Ladders, ladders everywhere you look. Hmmm...I think it’s fair to say there is a clear theme in Andy Davey’s exhibition currently on at The Brewhouse! The show features over 30 mixed media drawings, three massive paintings as well as several actual ladders on the wall – if merely looking at a ladder gives you feelings of vertigo then look away now!
As a fellow artist whose own work features agricultural and hand tools, I can understand how easy it is to become obsessed with drawing/and re-drawing the seemingly mundane. The simple fact of the matter is, the more you spend time looking at these objects [ladders/tools] the more reason you find to be fascinated by them. Initially for me, it was the formal qualities of tools that appealed to me; their shape, texture, colour and surfaces were something I wanted to make art about. My ‘relationship’ with tools in my own work later gained greater significance as I developed my practice and began to question it more whilst studying. With Davey’s drawings [some of which more fragmented and abstract than others] I get the impression that it is also the formal qualities of, in this case, ladders that is the basis for his work. The negative shapes and spaces in and around the ladder are deconstructed and reassembled amongst the (also fragmented) forms of the ladder itself.
Part of me did wonder if maybe Andy starts these drawings by chopping up an actual ladder and sticking it back together. Regardless of the exact process he may use the results are exciting, dynamic and lively compositions that almost quiver with a sense of movement and rhythm more familiar to the design of jazz posters than a ladder. These kinds of work, I anticipate, possibly leave your average viewer thinking, ‘What? That’s a ladder?!’ Who ever knew that the humble ladder could be so dynamic! Despite the places my work has taken me, what has always appealed to me about art has always been the same and that’s arts ability to give new perspective on things that we know well/are familiar with. So it is very refreshing to be reminded of this in Davey’s exhibition of work.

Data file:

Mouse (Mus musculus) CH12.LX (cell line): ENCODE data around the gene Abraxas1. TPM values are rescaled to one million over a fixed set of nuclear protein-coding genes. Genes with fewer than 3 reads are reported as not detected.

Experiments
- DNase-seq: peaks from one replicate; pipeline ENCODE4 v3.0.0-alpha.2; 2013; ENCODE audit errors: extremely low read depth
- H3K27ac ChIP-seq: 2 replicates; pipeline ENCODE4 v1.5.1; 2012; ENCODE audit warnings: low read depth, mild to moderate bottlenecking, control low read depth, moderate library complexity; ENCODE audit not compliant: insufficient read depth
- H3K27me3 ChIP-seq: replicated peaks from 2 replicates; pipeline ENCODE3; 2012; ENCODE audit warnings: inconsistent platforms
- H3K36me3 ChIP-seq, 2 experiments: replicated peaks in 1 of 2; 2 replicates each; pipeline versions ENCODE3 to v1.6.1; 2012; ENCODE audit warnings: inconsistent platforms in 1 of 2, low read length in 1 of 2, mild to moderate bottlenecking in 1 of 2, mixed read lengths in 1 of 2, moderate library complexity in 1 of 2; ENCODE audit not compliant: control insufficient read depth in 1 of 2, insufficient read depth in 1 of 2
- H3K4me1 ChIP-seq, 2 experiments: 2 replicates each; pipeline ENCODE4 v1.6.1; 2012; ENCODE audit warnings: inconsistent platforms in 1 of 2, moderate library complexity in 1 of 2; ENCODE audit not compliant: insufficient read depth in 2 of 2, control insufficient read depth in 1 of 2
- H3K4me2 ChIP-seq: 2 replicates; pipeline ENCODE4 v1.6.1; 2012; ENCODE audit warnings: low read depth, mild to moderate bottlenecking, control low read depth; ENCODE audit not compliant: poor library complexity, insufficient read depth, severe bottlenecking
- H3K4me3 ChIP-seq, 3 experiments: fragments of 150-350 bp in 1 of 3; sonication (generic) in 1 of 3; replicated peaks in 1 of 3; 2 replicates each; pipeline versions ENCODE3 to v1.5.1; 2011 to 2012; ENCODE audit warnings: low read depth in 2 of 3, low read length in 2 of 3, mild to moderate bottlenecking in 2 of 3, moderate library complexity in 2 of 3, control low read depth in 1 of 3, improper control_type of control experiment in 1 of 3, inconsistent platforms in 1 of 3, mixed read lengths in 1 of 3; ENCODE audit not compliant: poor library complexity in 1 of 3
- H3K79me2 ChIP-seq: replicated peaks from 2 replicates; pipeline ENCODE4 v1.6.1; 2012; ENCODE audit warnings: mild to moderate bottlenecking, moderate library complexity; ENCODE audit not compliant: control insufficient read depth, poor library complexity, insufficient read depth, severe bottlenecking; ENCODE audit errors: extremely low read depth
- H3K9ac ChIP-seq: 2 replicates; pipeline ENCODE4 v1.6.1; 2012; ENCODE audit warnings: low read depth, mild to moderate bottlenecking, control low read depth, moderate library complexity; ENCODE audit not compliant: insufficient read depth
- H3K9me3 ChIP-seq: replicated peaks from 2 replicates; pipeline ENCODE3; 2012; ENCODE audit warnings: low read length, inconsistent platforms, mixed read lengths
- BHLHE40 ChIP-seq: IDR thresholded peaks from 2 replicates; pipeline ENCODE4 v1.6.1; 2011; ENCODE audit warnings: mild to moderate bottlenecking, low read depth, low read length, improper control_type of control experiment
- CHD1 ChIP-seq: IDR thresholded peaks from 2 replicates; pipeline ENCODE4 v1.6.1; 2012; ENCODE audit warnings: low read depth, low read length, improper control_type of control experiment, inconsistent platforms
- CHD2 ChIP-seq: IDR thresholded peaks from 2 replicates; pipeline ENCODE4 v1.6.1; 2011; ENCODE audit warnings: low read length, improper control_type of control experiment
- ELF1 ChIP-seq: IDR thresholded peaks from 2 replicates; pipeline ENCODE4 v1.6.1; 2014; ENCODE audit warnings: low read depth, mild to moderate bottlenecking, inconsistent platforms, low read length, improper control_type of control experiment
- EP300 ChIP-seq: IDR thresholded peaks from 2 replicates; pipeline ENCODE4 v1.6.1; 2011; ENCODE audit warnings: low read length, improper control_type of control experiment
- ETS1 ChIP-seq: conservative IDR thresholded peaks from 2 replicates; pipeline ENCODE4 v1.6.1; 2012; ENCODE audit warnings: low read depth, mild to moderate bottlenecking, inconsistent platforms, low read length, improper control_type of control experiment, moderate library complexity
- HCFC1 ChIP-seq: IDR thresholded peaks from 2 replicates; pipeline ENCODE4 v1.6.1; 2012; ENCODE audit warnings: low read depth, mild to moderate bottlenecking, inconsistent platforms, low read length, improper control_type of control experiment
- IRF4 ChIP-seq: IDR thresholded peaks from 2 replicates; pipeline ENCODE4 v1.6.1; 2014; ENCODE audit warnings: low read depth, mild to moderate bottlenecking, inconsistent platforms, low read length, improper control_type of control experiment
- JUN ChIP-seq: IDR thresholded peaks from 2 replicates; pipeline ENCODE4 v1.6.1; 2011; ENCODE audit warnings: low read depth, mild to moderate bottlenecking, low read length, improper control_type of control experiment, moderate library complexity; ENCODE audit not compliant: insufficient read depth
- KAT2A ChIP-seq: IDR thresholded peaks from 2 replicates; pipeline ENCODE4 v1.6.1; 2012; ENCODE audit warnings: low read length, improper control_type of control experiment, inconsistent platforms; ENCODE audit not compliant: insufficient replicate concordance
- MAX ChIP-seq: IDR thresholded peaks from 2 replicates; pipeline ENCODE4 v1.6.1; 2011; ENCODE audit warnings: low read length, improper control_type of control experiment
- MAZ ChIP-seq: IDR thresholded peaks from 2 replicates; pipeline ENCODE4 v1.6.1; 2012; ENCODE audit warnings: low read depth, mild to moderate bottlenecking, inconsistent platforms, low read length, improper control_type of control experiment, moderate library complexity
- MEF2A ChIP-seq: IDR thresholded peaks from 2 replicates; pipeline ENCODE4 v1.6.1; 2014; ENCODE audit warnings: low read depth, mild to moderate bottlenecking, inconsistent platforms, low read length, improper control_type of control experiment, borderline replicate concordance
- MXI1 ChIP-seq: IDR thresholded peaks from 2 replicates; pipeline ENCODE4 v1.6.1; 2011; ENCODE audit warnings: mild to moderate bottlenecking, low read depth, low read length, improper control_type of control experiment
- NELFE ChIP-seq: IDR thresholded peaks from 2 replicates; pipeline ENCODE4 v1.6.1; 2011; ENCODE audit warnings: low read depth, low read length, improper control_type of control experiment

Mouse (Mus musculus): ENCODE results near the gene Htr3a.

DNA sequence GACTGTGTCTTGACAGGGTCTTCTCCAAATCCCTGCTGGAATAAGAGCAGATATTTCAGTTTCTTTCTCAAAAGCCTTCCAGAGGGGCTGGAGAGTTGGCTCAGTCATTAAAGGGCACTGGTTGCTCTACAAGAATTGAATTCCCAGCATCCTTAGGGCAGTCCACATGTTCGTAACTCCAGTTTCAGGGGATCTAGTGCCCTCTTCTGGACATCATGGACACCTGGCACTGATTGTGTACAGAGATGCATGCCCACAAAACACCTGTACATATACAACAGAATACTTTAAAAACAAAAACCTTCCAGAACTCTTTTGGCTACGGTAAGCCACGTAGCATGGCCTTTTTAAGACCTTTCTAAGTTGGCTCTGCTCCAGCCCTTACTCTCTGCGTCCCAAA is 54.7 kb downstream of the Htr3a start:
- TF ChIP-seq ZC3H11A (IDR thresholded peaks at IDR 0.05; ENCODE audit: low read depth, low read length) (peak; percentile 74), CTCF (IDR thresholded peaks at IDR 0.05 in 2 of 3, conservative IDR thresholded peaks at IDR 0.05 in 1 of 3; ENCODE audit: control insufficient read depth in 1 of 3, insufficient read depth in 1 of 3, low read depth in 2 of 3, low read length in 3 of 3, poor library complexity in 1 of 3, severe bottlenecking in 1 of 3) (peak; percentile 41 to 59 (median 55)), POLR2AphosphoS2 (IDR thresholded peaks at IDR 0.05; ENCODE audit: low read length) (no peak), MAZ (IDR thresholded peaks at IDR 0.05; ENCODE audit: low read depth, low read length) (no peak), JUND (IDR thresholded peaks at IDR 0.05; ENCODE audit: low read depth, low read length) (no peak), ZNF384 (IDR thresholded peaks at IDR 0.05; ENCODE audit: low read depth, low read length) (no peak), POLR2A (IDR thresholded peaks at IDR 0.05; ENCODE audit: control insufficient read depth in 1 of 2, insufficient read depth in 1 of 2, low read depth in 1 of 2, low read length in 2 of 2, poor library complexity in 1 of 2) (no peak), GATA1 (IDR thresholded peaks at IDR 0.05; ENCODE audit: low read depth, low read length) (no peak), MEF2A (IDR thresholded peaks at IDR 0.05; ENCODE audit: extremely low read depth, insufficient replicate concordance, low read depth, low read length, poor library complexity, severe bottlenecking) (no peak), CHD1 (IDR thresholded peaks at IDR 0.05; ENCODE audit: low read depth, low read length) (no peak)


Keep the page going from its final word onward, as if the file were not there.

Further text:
If anything the exhibition isn’t really about ladders at all, it’s about drawing and as the title suggests, ‘work’ and ‘surface’ which Davey has done even to the extent of drawing on the gallery walls themselves! The painted surfaces are layered, dragged and scrapped through revealing and disguising the structure of the ladder in the work so despite the dominance of the ladder as a ‘grid-like’ structure the work doesn’t look as geometric and slick as you might expect. They are much more gestural and expressive with the ladder often emerging out of a cloud-like vapour. Yet despite all the symbolism that the ladder and the cloud-like forms in some of the drawings could suggest I don’t, personally, read too much into them metaphorically. They could quite easily become, ladders to heaven, ladders to earth, Jacob’s ladder and many other sorts of associations (and maybe to some people they do) but for me they are more formal than that, a more compositional thing used to create an image/mark making/expressive. Who knows? Maybe they have personal significance or attachment to Andy, we’ll find out at the artist’s talk on February 6th (see note below). I find myself making links between Davey’s drawings and the work of, Jasper Johns, Larry Rivers and Richard Hamilton’s paintings all of whom have depicted objects in their work but they’re [the objects] are always a kind of trace of the whole thing and it’s often not entirely clear what you are looking at. I prefer Andy’s more black and white drawings, as I’m not so keen on some of the colour combinations on some of the coloured works –which could just be down to a matter of taste. I’d like to know how he does choose his colours, a question I will save for Wednesday 6th. The only other thing was that I wouldn’t have minded a ladder of my own so I could see some of the drawings close up as they are hung high (mostly because there are so many and the hanging also mimics the height of the actual ladder on the adjacent wall) but then maybe I just need grow taller!
Andy Davey’s, ‘Work : Surface’ can be seen at The Brewhouse until, February 23rd. Or come along on Wednesday 6th February to an artist’s talk, with the artist himself! More details can be found on: